What is meant by the term "object model?"

The power of Visual Basic in general, and of STATISTICA Visual Basic in particular, derives from its ability to access the features of various programs that support the Visual Basic language. For example, you can write a program that produces a results spreadsheet via STATISTICA and pastes that spreadsheet into a Microsoft Word document and a Microsoft Excel spreadsheet. That same program can then access individual cells in the spreadsheet, either in Microsoft Excel or STATISTICA, format those cells so that the contents of some cells are displayed in a different color (e.g., significant results are shown in yellow), and save all results (the document, spreadsheet, and Excel spreadsheet) to a disk. In this case you would access from a single Visual Basic program features in three different applications: STATISTICA, Microsoft Word, and Microsoft Excel.

The way this is generally accomplished is by organizing the respective features and functions available in an application by objects. For example, the STATISTICA application is an object of type Application; this application contains various properties and methods; see also What are properties, what are methods?.

For example, a property of a STATISTICA application is whether or not it is visible on the screen (property Application.Visible = True or Application.Visible = False). Another property of the application object is the currently active analysis (Application.ActiveAnalysis) or active dataset (Application.ActiveDataSet). There are also methods available that perform various operations on the object or inside the object. For example, the Application object contains a method to open a datafile (input spreadsheet).

Some of the properties are themselves different types of objects, with many properties, methods, and other objects. For example, the ActiveDataSet property can be assigned to an object of type Spreadsheet. The Spreadsheet object has many properties itself; among them is the Range property, which can be assigned to an object of type Range. The Range object has many properties, among them the Font property. The Font property can be assigned to an object of type Font, which has properties like Name (of the font), Bold, Italic, etc. So, by setting, for example, the Bold property of the Font object to True, you can format to bold type the contents of a cell range in a spreadsheet in a STATISTICA application.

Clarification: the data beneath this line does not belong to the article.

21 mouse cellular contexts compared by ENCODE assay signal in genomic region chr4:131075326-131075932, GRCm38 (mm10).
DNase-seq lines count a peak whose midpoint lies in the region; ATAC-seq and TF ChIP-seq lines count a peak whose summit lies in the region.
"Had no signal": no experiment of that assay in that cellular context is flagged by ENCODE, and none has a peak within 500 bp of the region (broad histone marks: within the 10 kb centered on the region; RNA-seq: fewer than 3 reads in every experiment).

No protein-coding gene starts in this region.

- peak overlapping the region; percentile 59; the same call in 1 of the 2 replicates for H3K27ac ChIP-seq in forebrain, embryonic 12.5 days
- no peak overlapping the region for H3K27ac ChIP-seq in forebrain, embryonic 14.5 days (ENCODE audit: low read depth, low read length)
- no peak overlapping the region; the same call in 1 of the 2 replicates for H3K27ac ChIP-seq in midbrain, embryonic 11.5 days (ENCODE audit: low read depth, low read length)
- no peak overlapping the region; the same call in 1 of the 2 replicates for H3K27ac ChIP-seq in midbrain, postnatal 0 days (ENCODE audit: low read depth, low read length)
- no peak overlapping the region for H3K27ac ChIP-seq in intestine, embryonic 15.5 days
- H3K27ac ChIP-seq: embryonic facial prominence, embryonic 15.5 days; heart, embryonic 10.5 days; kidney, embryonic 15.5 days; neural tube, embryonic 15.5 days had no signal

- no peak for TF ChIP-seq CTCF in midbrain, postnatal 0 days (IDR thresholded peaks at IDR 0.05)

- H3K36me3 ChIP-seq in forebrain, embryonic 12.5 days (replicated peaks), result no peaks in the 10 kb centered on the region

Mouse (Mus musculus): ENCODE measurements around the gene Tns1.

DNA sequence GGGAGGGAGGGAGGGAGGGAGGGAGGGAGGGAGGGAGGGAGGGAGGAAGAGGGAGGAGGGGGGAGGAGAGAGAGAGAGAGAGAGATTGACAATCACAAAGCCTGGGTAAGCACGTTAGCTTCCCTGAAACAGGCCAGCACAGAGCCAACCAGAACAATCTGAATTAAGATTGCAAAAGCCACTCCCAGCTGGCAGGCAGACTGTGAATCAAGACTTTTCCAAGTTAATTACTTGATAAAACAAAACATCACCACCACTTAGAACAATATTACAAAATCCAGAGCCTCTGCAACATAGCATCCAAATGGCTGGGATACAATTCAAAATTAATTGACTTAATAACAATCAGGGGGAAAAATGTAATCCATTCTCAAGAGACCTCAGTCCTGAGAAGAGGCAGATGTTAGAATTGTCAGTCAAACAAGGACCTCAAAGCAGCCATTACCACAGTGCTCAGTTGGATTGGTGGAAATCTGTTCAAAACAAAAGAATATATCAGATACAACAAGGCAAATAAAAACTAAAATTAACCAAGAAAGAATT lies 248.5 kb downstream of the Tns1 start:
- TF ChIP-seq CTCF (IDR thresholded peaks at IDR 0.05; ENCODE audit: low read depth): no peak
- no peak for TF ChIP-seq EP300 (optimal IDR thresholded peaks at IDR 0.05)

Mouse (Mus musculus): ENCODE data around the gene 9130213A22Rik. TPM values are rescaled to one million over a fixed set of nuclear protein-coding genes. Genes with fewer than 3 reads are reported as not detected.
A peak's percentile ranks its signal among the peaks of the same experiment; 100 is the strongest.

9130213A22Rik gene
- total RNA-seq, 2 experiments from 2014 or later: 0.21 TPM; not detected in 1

In general, objects are hierarchically organized, and when you want to access a particular feature of the program (e.g., change the font in a spreadsheet cell), you need to access the proper object by "stepping" through the hierarchy of objects (e.g., from the STATISTICA Application, to the Spreadsheet, to the Range object, to the Font object). So part of learning to program in (STATISTICA) Visual Basic is to gain a good working knowledge of the hierarchical object model. Fortunately, the objects in STATISTICA Visual Basic are logically organized, and can be reviewed via the Object Browser.

The Object Browser (shown below) is displayed by clicking the Object Browser button (on the Macro toolbar) or by selecting Object Browser from the View menu.

For an illustration of how to "navigate" the hierarchy of objects, see the example in How can I change the font (or other aspects) of numbers in spreadsheets?.